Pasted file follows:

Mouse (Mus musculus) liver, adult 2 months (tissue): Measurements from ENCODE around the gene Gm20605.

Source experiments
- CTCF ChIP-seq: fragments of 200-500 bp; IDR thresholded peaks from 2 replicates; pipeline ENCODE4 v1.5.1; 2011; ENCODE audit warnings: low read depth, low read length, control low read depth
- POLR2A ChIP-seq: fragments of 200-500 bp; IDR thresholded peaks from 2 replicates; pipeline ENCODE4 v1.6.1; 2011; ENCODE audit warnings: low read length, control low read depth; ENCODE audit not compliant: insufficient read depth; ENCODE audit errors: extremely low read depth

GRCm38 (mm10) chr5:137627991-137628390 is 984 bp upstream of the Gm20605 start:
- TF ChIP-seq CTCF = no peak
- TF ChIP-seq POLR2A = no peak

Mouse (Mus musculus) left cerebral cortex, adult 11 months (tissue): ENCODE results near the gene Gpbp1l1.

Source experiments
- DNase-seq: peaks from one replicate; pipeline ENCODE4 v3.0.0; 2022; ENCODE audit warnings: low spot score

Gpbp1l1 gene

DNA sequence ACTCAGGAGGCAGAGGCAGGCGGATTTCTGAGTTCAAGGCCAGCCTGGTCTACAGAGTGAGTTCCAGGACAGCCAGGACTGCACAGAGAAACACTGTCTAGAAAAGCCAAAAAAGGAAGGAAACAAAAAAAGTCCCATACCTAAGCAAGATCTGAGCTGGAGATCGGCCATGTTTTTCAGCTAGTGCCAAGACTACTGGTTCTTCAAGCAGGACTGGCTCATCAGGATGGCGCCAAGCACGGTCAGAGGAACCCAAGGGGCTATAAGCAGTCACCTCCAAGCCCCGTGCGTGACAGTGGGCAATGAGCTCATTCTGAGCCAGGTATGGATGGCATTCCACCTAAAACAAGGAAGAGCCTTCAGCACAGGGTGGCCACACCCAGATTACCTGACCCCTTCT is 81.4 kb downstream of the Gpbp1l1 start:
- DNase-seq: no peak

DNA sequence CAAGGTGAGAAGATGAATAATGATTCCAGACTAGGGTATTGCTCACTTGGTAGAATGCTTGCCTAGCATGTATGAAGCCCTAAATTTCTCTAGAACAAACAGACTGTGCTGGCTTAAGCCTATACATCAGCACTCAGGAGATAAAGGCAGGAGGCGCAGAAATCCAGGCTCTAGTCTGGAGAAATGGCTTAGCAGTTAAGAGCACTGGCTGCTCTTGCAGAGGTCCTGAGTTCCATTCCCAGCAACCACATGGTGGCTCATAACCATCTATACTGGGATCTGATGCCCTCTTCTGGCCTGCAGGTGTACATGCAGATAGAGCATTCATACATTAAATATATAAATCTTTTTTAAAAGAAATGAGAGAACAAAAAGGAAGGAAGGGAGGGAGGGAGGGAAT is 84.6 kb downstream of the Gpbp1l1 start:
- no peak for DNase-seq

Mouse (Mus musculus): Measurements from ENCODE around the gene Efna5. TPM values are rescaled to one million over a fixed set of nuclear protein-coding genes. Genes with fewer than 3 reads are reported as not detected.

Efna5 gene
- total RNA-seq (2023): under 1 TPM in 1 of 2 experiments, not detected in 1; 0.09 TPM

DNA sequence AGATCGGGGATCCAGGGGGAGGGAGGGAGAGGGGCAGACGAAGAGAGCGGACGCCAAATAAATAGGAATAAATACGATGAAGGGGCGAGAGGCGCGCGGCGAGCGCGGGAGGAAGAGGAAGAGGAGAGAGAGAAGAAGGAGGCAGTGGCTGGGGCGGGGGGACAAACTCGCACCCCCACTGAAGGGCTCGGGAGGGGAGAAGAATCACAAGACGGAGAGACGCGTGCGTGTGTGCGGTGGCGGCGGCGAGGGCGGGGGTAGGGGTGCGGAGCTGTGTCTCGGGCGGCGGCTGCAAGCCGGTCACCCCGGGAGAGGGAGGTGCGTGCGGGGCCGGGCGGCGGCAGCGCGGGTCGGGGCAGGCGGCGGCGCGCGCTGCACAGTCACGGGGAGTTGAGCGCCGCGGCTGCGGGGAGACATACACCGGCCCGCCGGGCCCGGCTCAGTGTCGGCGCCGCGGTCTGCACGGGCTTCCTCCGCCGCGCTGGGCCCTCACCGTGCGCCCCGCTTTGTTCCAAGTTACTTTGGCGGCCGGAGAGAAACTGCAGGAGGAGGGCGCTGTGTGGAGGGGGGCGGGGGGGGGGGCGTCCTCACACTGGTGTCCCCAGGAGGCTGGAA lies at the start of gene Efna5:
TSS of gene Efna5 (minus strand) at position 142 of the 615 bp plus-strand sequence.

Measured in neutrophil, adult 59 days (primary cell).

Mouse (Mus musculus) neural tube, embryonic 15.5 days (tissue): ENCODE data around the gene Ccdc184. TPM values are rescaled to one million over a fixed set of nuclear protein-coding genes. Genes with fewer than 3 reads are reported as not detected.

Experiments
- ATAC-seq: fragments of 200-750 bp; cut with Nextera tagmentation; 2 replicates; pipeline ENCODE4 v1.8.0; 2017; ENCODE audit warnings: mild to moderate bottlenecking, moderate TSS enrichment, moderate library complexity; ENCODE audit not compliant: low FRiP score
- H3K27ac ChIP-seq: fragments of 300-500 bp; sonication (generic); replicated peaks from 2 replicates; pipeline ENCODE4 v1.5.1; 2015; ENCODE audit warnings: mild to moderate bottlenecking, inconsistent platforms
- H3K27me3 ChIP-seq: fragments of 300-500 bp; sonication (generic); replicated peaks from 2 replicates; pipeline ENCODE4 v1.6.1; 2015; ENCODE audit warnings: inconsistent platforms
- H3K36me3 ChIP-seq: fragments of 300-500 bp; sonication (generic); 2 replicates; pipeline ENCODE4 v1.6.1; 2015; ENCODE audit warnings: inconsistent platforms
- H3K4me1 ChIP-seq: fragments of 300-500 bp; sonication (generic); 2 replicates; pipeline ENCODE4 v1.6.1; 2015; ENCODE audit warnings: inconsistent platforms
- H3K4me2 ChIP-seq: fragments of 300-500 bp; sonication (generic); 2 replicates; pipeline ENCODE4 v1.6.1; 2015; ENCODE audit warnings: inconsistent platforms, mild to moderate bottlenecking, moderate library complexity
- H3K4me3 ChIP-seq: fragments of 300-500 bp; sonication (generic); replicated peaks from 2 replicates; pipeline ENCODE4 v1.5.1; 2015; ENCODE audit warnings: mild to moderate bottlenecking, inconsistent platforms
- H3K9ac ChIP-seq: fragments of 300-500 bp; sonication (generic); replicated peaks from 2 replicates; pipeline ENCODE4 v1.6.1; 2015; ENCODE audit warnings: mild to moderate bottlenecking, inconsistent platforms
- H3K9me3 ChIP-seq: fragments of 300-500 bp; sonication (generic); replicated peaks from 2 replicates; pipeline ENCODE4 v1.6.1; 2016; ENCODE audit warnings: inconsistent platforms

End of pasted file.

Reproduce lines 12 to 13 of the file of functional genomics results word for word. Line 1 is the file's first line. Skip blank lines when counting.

DNA sequence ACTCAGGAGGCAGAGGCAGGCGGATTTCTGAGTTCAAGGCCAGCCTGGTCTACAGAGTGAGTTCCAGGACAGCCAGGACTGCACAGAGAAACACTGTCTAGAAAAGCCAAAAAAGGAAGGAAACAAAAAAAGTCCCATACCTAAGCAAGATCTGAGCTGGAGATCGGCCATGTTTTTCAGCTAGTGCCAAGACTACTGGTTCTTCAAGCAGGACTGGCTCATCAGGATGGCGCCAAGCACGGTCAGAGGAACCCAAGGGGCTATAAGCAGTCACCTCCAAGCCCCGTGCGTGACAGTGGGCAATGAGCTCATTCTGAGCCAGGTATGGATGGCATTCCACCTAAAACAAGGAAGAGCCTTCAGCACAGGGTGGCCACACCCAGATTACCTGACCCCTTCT is 81.4 kb downstream of the Gpbp1l1 start:
- DNase-seq: no peak